Happy New Year

The Lunar New Year, also known as Chinese New Year, will be celebrated on February 3. 2011. This is the the Year of the Rabbit. Each year is designated by one of twelve animals. Colorful calligraphy is used as a decoration at the front of the house. The Chinese New Year is determined by the second New Moon after the winter solstice.

The Vietnamese celebrate 2011 as Tet Tan Mao, the Year of the Cat. With the approach of the Lunar New Year, many Asians are celebrating with great family feasts. It is also customary for children to receive red envelopes full of money.

The Japanese expression for a new year’s greeting is “Kinga Shinnen.”  Although they do not celebrate Chinese New Year, February 3rd is Setsubun,  when people seek to drive out bad luck .  Roasted soybeans are thrown outside the front door by a male in the family.  Nowadays, sometimes people use peanuts instead of soybeans. The Japanese have a tradition of sending out postcards for the new year, similar to the way people send out Christmas cards in the United States.

The U.S. Postal Service has made commemorative Lunar New Year “Forever Stamps.” They are the fourth in a series of twelve Celebrating Lunar New Year Series, which began in 2008 with the Year of the Rat. These have a picture of tangerines on them, which are a symbol of good luck.

If you have any special traditions associated with celebrating the Lunar New Year, please e-mail info@midwestlanguageservices.com with your tradition and which country you are from.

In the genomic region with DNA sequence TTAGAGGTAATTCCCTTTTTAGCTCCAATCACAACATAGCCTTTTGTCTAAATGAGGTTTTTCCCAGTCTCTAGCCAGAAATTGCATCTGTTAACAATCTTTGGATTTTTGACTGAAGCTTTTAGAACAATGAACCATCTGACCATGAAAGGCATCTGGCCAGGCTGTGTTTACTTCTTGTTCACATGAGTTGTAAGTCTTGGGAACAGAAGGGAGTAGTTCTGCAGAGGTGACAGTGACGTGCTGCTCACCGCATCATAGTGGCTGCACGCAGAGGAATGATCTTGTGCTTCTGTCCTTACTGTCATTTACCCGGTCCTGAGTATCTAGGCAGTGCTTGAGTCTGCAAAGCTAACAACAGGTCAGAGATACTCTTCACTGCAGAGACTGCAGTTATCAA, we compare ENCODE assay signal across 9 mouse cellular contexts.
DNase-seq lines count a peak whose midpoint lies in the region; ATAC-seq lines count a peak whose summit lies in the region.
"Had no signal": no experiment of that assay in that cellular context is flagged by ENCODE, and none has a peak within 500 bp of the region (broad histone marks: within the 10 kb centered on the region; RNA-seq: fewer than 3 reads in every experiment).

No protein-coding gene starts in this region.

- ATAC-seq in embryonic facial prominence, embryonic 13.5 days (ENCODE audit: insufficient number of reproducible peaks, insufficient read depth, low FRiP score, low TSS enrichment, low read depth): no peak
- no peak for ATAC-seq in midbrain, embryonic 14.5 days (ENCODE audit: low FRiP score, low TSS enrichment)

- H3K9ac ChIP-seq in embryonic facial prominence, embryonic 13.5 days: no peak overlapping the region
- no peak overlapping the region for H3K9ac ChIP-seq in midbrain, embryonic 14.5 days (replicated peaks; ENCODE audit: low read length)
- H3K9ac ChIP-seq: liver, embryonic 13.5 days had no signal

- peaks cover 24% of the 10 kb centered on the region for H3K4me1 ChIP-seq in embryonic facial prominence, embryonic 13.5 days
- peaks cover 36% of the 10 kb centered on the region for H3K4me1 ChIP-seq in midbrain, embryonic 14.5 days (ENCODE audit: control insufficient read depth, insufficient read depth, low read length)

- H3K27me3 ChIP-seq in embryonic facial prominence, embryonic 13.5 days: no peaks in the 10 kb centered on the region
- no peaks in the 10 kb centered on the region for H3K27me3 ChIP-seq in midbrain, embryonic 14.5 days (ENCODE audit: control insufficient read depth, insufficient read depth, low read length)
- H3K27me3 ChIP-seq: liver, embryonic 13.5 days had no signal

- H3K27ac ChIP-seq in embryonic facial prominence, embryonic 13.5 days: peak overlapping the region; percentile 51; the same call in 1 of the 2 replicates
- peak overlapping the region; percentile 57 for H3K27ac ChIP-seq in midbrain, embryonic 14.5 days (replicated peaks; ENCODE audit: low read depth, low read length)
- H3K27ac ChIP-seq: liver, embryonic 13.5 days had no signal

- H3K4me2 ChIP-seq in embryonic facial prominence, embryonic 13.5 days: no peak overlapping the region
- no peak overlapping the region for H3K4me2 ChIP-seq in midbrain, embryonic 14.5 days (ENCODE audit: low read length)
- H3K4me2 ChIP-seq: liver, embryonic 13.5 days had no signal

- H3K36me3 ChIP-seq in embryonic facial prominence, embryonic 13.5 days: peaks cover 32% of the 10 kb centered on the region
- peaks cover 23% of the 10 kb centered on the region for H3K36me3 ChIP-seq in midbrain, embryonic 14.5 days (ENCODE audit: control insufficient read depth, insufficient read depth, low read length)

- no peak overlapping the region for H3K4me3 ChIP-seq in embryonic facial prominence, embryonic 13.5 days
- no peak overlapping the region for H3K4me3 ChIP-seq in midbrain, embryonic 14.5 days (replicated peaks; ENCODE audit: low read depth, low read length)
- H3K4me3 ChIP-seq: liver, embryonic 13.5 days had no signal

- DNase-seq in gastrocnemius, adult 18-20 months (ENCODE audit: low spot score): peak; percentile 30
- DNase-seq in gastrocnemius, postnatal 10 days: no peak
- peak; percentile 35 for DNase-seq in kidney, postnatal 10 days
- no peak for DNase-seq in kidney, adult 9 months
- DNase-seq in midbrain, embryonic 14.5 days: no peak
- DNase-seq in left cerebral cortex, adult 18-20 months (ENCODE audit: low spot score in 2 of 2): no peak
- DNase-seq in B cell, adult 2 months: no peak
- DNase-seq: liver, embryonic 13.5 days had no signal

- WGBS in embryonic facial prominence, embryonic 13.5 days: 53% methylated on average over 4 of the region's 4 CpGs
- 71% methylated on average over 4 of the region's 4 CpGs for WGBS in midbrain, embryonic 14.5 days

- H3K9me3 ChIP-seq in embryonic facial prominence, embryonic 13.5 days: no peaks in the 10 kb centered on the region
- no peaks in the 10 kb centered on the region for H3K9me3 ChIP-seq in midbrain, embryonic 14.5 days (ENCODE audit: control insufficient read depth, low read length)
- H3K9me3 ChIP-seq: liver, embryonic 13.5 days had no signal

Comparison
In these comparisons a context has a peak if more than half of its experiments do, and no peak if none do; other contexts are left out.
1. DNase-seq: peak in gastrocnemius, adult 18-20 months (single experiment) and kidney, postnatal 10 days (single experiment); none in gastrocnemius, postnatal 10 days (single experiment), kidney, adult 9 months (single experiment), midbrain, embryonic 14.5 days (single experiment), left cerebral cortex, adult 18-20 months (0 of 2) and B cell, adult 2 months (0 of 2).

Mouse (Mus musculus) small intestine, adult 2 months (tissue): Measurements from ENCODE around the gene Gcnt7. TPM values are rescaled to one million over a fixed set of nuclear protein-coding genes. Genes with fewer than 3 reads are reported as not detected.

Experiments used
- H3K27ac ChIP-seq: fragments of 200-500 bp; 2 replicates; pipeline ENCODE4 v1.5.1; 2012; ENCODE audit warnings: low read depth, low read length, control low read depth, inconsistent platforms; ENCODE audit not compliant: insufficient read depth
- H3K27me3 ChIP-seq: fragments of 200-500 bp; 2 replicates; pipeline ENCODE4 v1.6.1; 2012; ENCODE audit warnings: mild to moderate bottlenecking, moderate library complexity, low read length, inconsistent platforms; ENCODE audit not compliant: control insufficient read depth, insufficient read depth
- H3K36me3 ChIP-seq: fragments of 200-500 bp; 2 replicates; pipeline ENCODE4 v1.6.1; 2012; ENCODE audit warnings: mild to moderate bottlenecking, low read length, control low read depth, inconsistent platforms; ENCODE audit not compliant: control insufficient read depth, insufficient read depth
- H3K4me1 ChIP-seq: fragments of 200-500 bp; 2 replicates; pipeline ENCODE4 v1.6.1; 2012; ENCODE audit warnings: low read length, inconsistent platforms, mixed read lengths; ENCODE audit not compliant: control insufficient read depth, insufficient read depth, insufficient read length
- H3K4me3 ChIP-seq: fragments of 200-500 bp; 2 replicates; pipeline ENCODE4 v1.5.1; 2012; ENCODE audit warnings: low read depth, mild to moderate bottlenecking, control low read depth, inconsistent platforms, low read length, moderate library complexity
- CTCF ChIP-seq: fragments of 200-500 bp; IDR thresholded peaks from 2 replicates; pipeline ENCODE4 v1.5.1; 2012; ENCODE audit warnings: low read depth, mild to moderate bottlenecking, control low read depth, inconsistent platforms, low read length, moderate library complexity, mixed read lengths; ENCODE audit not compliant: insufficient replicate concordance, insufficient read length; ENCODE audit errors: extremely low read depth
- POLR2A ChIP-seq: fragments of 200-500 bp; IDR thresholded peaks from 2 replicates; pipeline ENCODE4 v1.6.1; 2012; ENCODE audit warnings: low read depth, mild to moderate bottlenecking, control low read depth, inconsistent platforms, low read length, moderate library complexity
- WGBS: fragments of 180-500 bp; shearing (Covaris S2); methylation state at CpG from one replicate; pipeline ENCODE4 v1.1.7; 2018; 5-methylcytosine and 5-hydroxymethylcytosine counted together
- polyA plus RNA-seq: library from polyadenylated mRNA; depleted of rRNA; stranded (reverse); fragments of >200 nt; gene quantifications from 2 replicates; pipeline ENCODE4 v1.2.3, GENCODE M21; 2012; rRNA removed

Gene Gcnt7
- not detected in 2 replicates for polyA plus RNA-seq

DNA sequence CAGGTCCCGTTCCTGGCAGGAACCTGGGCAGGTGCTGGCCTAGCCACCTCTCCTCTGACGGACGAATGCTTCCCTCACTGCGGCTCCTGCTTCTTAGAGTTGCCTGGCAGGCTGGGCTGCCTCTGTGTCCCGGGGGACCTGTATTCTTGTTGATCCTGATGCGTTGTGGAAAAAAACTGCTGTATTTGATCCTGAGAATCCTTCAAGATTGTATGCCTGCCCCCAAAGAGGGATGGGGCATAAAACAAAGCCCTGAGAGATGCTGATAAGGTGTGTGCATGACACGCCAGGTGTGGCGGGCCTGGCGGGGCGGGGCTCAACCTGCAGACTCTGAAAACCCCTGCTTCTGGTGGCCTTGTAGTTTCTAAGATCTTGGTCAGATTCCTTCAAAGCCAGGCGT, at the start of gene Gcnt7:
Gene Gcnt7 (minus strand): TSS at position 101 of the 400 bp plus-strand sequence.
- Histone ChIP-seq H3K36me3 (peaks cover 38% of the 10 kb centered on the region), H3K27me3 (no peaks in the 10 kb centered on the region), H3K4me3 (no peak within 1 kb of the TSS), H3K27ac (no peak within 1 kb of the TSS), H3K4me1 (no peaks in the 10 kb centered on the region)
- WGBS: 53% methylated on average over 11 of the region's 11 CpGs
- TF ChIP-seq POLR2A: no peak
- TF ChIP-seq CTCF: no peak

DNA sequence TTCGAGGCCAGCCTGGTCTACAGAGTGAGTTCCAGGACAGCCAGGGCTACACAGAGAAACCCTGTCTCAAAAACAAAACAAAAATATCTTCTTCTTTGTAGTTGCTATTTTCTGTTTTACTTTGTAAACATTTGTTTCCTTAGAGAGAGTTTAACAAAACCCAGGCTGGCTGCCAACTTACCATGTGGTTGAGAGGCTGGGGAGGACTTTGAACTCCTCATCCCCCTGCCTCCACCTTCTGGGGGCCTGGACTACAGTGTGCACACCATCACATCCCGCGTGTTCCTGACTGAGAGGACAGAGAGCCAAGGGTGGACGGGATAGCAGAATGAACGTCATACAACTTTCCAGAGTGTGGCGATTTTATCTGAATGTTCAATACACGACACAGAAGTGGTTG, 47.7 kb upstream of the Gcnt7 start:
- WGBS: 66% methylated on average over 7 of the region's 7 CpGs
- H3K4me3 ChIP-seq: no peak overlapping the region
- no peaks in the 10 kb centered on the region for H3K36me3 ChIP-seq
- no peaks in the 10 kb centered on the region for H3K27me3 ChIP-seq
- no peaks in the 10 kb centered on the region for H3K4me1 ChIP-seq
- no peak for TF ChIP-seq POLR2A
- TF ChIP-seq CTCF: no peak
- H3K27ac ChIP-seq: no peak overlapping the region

Suggestions for Raising Bilingual Children

Every family is different and every child is different, so what works for one family or child may not work for another. However, according to one of Virginie Raguenaud’s speeches about bilingualism, there are ten things that parents can do to help the process.

Virginie was born and raised in France, educated in the United States, Canada, and Russia. Her book, Bilingual by Choice-Raising Kids in Two (or more!) Languages guides parents on encouraging bilingualism “from the cradle to adolescence.”

Some of her suggestions include:

1. Make the languages relevant in their daily lives. Children can learn two or more languages if they need them to communicate.

2. Be consistent with your language choice. Continuous and extended exposure is helpful if children are expected to attain competency.

3. Expose children to a variety of situations to practice their heritage language.

4. Help children find peers who speak the same language.

5. Give children access to books in their native language.

6. Children need a form of bilingual education in order to stay bilingual. (Some people resort to a form of homeschooling if this is not available.)

7. Elevate the status of the home language.

8. Have a strong support network. Grandparents can play a pivotal role in motivating the child to learn the heritage language.

9. Promote and reinforce cultural values with your children.

10. Help children achieve their identities.

Becoming a U.S. Citizen

This page from Elizabeth Claire’s Easy English News details how to become a U.S. Citizen and typical questions one might have to answer on a citizenship test. Here is the link to the site: file:///Users/tanyakrukemeier/Documents/Citizenship-Questions-and-Answers-by-Elizabeth-Claire.pdf